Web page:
Equity Law Would End Restricted Membership in England

By Associated PressJune 12, 2007, 4:00 pm
LONDON -- A new law proposed by Britain's government Tuesday would guarantee female club members the same access as men, spelling an end to discrimination on British golf courses and restricted membership at exclusive clubs that cater to some of the country's leading politicians.
 
The Single Equality Bill is an attempt to consolidate Britain's web of discrimination laws, spread over nine major pieces of legislation instituted over the past 40 years. It also provides additional protection to disabled tenants, elderly credit card holders and breast-feeding mothers.
 
'Laws have been introduced in a piecemeal fashion and have as a result become overlapping and less clear,' Communities Secretary Ruth Kelly said in a statement. 'We (had) this review to ensure the laws which govern how people are treated in their everyday lives are as clear and effective as possible.'
 
Discrimination on the grounds of race and gender was outlawed in the 1970s. Protection was extended to the disabled in the 1990s, and, more recently, to sexual orientation and religious belief.
 
The step-by-step nature of the legislation has left gaps and inconsistencies in the level of protection, said Tufyal Choudhury, chairman of the Discrimination Law Association.
 
Religious discrimination, for example, was until recently only prohibited in employment -- while it has long been illegal to discriminate on racial grounds in certain kinds of businesses.
 
Although the bill is aimed at consolidating existing legislation, it also covers new ground, factoring in private golf and social clubs that offer women only restricted membership. Among the most notable is London's Carlton Club, a high-class hangout for conservative politicians.
 
Established in 1832, the club has admitted women as 'associate members' since 1977 -- meaning they pay no entry fee, but cannot knock back cocktails at the members' bar or vote in general meetings. Mary Sharp, the club's assistant secretary and a nonmember, said the rules were written 'donkey's years ago' and that many in the club would welcome the change.
 
Similar arrangements at some golf clubs -- where women are restricted to playing certain days or barred from the clubhouse -- would also be made obsolete.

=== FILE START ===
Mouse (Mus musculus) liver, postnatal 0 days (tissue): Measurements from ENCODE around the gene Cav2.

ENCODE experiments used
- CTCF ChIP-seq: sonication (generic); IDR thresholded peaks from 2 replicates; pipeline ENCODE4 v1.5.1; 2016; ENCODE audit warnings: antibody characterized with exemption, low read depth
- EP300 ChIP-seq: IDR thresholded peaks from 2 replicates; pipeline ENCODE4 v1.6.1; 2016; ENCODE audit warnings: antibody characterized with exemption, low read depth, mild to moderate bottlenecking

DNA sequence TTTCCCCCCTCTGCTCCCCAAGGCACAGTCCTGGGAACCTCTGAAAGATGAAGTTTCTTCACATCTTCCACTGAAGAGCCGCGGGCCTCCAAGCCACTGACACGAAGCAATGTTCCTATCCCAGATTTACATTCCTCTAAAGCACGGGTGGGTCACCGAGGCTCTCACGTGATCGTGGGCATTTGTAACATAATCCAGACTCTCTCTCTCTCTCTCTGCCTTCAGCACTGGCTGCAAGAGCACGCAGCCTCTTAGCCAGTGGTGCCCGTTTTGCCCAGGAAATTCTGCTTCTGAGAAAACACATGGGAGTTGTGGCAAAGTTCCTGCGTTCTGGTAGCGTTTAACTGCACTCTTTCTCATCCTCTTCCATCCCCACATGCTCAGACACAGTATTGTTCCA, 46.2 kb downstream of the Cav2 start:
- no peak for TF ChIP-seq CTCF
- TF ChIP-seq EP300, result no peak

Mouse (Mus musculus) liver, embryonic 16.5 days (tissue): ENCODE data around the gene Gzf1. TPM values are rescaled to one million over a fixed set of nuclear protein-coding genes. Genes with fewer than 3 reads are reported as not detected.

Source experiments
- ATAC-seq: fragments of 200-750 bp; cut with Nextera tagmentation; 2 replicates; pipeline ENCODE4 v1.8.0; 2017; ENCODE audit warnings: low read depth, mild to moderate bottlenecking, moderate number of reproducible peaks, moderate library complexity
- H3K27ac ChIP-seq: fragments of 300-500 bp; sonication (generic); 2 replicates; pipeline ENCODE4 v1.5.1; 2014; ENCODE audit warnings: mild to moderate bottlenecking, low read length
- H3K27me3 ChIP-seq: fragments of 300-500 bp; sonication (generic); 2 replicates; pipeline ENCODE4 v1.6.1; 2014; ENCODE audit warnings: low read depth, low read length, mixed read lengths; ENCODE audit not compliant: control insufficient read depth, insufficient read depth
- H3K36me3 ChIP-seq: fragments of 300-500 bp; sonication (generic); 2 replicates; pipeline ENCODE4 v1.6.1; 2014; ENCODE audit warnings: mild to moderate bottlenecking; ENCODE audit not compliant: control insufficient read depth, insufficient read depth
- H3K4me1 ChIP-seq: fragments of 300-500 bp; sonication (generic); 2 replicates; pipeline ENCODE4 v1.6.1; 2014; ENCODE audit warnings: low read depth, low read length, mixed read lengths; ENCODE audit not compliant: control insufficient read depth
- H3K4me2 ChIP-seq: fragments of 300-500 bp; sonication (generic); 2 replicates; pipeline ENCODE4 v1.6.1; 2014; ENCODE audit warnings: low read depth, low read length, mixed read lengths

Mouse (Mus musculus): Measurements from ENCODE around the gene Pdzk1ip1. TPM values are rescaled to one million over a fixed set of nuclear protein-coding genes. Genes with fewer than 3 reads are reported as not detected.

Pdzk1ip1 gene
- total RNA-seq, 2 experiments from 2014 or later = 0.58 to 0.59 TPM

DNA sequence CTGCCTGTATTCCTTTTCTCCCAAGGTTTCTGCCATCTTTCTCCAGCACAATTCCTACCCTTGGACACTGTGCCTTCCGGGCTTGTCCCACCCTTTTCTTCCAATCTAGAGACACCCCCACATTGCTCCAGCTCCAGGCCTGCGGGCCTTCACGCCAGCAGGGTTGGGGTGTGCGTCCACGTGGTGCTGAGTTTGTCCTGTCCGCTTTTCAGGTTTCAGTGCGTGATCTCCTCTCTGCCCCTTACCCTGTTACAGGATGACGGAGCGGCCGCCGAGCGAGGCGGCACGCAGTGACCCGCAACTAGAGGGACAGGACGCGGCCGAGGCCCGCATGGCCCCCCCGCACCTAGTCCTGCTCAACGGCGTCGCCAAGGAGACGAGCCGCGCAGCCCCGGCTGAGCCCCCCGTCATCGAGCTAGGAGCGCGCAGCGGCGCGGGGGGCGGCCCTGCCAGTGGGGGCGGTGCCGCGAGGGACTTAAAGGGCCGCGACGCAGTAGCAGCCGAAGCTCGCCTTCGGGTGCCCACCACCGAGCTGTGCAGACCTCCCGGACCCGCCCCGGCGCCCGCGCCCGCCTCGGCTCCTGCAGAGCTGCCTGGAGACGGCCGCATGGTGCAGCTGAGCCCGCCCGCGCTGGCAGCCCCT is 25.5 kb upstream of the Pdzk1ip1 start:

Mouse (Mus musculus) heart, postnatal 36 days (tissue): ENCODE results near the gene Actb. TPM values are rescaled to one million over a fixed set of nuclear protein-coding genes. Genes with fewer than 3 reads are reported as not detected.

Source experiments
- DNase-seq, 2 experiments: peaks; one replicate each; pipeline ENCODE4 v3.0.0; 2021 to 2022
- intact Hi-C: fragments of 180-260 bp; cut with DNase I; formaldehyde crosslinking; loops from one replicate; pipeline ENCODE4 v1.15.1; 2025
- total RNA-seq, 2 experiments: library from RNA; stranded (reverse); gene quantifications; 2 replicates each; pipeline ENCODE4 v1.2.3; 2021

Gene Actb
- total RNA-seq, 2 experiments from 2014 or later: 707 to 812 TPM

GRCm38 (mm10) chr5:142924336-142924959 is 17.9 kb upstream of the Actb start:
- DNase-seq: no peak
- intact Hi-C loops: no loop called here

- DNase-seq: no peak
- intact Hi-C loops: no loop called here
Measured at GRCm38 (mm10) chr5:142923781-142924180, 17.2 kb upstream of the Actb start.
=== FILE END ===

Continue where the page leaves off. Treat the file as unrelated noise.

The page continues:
The rules would not, however, cover clubs that cater exclusively to men or women, such as White's, in London, which counts opposition leader David Cameron as a member. The bill was about tackling unequal treatment rather than forcing men and women to mix, said a spokesman for Britain's communities department who spoke on condition of anonymity in keeping with the agency's policies.
 
Sex, age and disability discrimination also are addressed by the bill. Under the proposed rules, disabled tenants gain the right to force their landlords to make adjustments to the common areas of rented properties -- such as stairs, hallways and entrances -- while elderly citizens cannot be denied loans or store credit cards on the grounds of age. Another rule would guarantee women the right to breastfeed in public.
 
Britain's ruling Labour party has made the rationalization of the country's discrimination law one of its priorities, and is working to combine the country's Equal Opportunities Commission and the Commission for Racial Equality into a single body by the end of this year.
 
The bill published Tuesday is being made available for a period of consultation, during which time the public and interest groups can give their input. A draft version of the bill is expected later this year or next.
 
At the Gay Hill Golf Club in central England -- the subject of a media storm seven years ago over its refusal to allow a female golfer to sit at the bar -- Michael Endall, the chairman, said it was time to move on.
 
He said the club now allows all members to socialize over drinks, and women can now serve on the club's board.
 
'We're in the year 2007.' Endall said. 'It's time that everyone understood it.'